Parisian Detective Work

By Holly Tucker (Editor in Chief)

Screen Shot 2014-06-20 at 1.20.39 PMWonders & Marvels has been a little quiet this week. But life has not been quiet at all!

I just returned from a whirlwind research trip to Paris. Mission: to delve into the mysteries of a stash of 400 year-old documents in the archives of the French Academy of Sciences. The picture above will you a sense of why I left the library with more than a little dust on me.

My archival sleuth work will figure prominently in the book that I’m finishing up. So stay tuned!

In the meantime, a few highlights:

Over the course of just of few days, I dug gently around in cartons and cartons of manuscripts and corrected page proofs from the 17th century.

I stood awkwardly in front of an equally old building in the busy Marais quarter, waiting for someone to let me in. I wanted desperately to have a chance to where one of my historical guys lived, and did some of the crazy experiments I describe in the book. I lucked out when a mail person showed up. And lost my pride once again as I begged and pleaded to have a look around. (It worked!)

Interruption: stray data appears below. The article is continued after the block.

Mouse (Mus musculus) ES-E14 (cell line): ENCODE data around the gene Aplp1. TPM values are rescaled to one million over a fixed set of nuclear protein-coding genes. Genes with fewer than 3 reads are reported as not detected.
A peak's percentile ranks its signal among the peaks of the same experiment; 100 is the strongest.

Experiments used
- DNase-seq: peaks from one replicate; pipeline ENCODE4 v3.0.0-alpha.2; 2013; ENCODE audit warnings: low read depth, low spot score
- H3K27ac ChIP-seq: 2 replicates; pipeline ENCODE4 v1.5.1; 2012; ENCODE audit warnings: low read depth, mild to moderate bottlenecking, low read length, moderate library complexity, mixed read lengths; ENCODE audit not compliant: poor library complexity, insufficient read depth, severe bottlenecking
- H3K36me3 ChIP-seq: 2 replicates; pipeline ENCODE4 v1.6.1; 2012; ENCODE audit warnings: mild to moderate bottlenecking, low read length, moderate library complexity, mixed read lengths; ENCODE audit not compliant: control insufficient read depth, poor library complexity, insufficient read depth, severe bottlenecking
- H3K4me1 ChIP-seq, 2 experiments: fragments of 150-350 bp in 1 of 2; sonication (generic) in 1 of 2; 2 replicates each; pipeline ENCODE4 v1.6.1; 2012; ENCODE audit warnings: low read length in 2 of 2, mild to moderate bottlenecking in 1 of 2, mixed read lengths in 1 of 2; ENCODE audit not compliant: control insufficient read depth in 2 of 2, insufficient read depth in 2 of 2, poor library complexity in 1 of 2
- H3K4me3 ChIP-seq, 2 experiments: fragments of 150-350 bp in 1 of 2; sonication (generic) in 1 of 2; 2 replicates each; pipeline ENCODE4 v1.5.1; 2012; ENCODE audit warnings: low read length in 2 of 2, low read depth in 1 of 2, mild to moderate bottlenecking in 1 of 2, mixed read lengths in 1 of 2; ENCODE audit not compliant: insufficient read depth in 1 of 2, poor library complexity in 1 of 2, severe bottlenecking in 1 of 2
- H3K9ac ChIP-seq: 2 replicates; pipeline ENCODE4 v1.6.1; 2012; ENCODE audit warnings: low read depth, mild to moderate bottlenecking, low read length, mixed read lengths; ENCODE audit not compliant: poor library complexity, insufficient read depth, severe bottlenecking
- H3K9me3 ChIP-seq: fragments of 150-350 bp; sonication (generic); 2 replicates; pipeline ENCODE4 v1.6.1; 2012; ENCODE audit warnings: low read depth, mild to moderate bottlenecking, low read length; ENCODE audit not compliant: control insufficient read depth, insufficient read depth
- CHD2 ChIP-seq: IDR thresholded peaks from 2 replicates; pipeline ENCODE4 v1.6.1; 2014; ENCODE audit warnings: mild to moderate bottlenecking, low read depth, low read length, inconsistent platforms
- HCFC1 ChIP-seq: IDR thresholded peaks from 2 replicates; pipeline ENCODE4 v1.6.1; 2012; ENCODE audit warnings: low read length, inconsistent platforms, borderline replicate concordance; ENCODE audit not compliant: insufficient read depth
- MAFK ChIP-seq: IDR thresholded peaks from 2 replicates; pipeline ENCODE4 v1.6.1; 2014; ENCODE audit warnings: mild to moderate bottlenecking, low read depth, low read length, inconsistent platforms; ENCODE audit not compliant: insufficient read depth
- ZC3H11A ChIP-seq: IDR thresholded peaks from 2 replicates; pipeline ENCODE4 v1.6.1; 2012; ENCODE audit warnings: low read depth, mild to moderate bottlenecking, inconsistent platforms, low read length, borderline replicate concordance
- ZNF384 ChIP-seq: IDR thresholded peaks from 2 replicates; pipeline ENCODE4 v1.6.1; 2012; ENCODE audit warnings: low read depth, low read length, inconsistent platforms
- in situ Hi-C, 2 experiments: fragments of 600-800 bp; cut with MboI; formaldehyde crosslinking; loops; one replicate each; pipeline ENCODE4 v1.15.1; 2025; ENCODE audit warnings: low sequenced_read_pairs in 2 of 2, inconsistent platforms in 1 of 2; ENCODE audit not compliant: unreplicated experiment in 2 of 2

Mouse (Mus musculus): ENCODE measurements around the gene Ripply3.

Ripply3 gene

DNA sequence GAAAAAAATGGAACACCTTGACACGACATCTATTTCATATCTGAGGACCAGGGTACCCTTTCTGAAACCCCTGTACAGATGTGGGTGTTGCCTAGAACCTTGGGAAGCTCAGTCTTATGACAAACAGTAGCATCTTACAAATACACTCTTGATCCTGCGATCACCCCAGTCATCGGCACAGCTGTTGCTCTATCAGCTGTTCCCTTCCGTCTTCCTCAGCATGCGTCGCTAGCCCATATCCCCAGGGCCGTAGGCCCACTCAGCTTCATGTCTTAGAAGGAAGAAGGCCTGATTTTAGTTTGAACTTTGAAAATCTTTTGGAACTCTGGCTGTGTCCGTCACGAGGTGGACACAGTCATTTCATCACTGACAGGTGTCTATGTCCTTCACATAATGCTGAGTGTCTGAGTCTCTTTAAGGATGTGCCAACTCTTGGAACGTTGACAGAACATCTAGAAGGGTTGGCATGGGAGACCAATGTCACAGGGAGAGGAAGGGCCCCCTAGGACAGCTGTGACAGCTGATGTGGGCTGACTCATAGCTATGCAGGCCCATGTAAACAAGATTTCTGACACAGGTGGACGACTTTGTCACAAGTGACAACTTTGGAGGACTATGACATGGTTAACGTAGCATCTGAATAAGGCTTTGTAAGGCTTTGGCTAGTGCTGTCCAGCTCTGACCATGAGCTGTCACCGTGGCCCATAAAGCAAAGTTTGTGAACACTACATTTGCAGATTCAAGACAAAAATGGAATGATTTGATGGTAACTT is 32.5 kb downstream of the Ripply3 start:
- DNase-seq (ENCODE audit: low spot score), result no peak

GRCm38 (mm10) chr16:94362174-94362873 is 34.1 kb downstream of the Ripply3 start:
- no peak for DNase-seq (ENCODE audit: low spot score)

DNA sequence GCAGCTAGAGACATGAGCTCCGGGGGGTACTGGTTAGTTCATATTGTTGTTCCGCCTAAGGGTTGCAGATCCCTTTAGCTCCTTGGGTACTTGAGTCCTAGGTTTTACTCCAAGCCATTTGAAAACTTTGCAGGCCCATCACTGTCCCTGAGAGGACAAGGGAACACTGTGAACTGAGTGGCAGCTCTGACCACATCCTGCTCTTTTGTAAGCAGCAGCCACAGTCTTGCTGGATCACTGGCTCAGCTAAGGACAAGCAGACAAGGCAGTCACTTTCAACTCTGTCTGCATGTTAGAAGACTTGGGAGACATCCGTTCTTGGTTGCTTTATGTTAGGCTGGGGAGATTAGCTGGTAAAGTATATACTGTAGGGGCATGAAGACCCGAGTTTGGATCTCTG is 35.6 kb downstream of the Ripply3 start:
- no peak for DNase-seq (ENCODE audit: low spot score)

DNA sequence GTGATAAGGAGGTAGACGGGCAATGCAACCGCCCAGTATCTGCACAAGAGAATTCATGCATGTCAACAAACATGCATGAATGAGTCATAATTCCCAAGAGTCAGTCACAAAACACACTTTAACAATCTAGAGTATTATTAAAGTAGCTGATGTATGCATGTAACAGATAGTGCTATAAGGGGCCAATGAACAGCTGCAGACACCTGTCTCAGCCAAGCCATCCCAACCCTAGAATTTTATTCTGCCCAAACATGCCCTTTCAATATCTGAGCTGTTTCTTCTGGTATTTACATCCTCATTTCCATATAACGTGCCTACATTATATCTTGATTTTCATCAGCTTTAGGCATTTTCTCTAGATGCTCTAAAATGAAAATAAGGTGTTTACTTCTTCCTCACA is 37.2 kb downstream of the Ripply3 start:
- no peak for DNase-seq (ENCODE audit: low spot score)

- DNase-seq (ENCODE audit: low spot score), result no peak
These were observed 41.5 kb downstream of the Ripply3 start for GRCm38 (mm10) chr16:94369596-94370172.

I visited the Paris Observatory, which was build by another fascinating historical figure that I brink back to life in the book. And then, what the heck, I sat quietly in an anatomical amphitheatre in the heart of the Latin Quarter.

My French surgeons learned their craft in these two-storied dissection halls. I spent a good twenty minutes, sitting right in the very spot where the dissection table would have stood, soaking it all in.

I didn’t have to beg to get in, but I did get many odd looks from the workers of the Paris Human Resources department who inhabit this small historical building now.

Que la vie est belle!

  • Carrie K

    It’s a horrifying life you lead, but someone has to do it.

    Wow. Sounds like a fabulous and fruitful trip.

  • Teddy Rose

    Sounds like a wonderful trip! I’m glad begging paid off!

  • HT

    I know, it’s hard, but someone has to do it!! :)

  • Sandra Gulland

    I loved this post, Holly. I know that feeling of desperation so well! “Just let me IN!” And it’s so breathlessly glorious when one DOES get in. Bravo!

  • bookhling

    Love the post. Hunting down old forgotten documents and archives at grand libraries, sounds like something out of a book :)

    The history of science must be a fascinating subject. I wonder if everything back then was more or less the same as it is now, just based on different first principles.

  • Delia

    That sounds so wonderful! I swear, the minute I finish with my 20th century neurosurgeons, I will go back in time!

  • Catherine Delors

    Fascinating! I went to the Musee Fragonard last week and thought of you. All the monsters, and the ecorches, of course.